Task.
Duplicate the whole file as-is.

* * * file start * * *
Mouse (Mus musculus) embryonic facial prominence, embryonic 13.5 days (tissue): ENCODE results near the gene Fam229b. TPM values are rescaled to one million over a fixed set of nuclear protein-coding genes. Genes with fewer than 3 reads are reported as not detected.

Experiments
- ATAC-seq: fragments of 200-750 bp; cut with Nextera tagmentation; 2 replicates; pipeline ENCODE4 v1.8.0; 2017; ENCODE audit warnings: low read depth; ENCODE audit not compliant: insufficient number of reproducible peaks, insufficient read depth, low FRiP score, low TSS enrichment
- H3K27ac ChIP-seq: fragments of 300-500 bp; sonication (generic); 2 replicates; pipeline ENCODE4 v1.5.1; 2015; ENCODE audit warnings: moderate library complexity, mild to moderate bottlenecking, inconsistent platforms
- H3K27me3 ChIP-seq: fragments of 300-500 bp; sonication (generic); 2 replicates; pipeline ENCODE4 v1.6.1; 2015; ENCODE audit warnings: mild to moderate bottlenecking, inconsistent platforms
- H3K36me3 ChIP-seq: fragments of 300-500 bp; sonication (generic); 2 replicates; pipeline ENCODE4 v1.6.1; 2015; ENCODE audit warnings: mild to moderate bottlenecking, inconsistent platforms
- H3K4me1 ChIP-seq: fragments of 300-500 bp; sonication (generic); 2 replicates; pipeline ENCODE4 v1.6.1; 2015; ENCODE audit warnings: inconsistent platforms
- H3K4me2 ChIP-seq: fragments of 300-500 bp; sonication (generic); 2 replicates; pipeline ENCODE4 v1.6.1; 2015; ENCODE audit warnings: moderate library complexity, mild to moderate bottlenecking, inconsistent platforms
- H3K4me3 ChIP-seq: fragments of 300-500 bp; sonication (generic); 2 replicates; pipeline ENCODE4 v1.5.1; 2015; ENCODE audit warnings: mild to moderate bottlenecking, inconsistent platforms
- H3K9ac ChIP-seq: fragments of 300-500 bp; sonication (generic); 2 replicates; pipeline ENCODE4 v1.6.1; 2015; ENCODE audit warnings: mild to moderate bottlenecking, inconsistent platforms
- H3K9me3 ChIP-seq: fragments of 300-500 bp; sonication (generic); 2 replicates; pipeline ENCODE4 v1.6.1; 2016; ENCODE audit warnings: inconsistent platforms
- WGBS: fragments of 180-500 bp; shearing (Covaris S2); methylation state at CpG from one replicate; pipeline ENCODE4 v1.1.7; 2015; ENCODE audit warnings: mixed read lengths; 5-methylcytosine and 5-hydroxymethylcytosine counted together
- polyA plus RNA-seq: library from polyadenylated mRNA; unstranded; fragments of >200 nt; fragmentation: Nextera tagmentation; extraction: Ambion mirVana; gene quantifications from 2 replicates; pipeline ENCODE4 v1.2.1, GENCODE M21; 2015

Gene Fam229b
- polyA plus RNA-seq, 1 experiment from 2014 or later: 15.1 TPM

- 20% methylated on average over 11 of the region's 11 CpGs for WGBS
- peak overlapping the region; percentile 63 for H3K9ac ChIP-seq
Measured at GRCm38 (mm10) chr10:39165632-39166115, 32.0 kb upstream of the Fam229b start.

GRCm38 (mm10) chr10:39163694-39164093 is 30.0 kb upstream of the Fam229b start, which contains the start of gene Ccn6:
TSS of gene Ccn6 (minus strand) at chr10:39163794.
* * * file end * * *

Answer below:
Mouse (Mus musculus) embryonic facial prominence, embryonic 13.5 days (tissue): ENCODE results near the gene Fam229b. TPM values are rescaled to one million over a fixed set of nuclear protein-coding genes. Genes with fewer than 3 reads are reported as not detected.

Experiments
- ATAC-seq: fragments of 200-750 bp; cut with Nextera tagmentation; 2 replicates; pipeline ENCODE4 v1.8.0; 2017; ENCODE audit warnings: low read depth; ENCODE audit not compliant: insufficient number of reproducible peaks, insufficient read depth, low FRiP score, low TSS enrichment
- H3K27ac ChIP-seq: fragments of 300-500 bp; sonication (generic); 2 replicates; pipeline ENCODE4 v1.5.1; 2015; ENCODE audit warnings: moderate library complexity, mild to moderate bottlenecking, inconsistent platforms
- H3K27me3 ChIP-seq: fragments of 300-500 bp; sonication (generic); 2 replicates; pipeline ENCODE4 v1.6.1; 2015; ENCODE audit warnings: mild to moderate bottlenecking, inconsistent platforms
- H3K36me3 ChIP-seq: fragments of 300-500 bp; sonication (generic); 2 replicates; pipeline ENCODE4 v1.6.1; 2015; ENCODE audit warnings: mild to moderate bottlenecking, inconsistent platforms
- H3K4me1 ChIP-seq: fragments of 300-500 bp; sonication (generic); 2 replicates; pipeline ENCODE4 v1.6.1; 2015; ENCODE audit warnings: inconsistent platforms
- H3K4me2 ChIP-seq: fragments of 300-500 bp; sonication (generic); 2 replicates; pipeline ENCODE4 v1.6.1; 2015; ENCODE audit warnings: moderate library complexity, mild to moderate bottlenecking, inconsistent platforms
- H3K4me3 ChIP-seq: fragments of 300-500 bp; sonication (generic); 2 replicates; pipeline ENCODE4 v1.5.1; 2015; ENCODE audit warnings: mild to moderate bottlenecking, inconsistent platforms
- H3K9ac ChIP-seq: fragments of 300-500 bp; sonication (generic); 2 replicates; pipeline ENCODE4 v1.6.1; 2015; ENCODE audit warnings: mild to moderate bottlenecking, inconsistent platforms
- H3K9me3 ChIP-seq: fragments of 300-500 bp; sonication (generic); 2 replicates; pipeline ENCODE4 v1.6.1; 2016; ENCODE audit warnings: inconsistent platforms
- WGBS: fragments of 180-500 bp; shearing (Covaris S2); methylation state at CpG from one replicate; pipeline ENCODE4 v1.1.7; 2015; ENCODE audit warnings: mixed read lengths; 5-methylcytosine and 5-hydroxymethylcytosine counted together
- polyA plus RNA-seq: library from polyadenylated mRNA; unstranded; fragments of >200 nt; fragmentation: Nextera tagmentation; extraction: Ambion mirVana; gene quantifications from 2 replicates; pipeline ENCODE4 v1.2.1, GENCODE M21; 2015

Gene Fam229b
- polyA plus RNA-seq, 1 experiment from 2014 or later: 15.1 TPM

- 20% methylated on average over 11 of the region's 11 CpGs for WGBS
- peak overlapping the region; percentile 63 for H3K9ac ChIP-seq
Measured at GRCm38 (mm10) chr10:39165632-39166115, 32.0 kb upstream of the Fam229b start.

GRCm38 (mm10) chr10:39163694-39164093 is 30.0 kb upstream of the Fam229b start, which contains the start of gene Ccn6:
TSS of gene Ccn6 (minus strand) at chr10:39163794.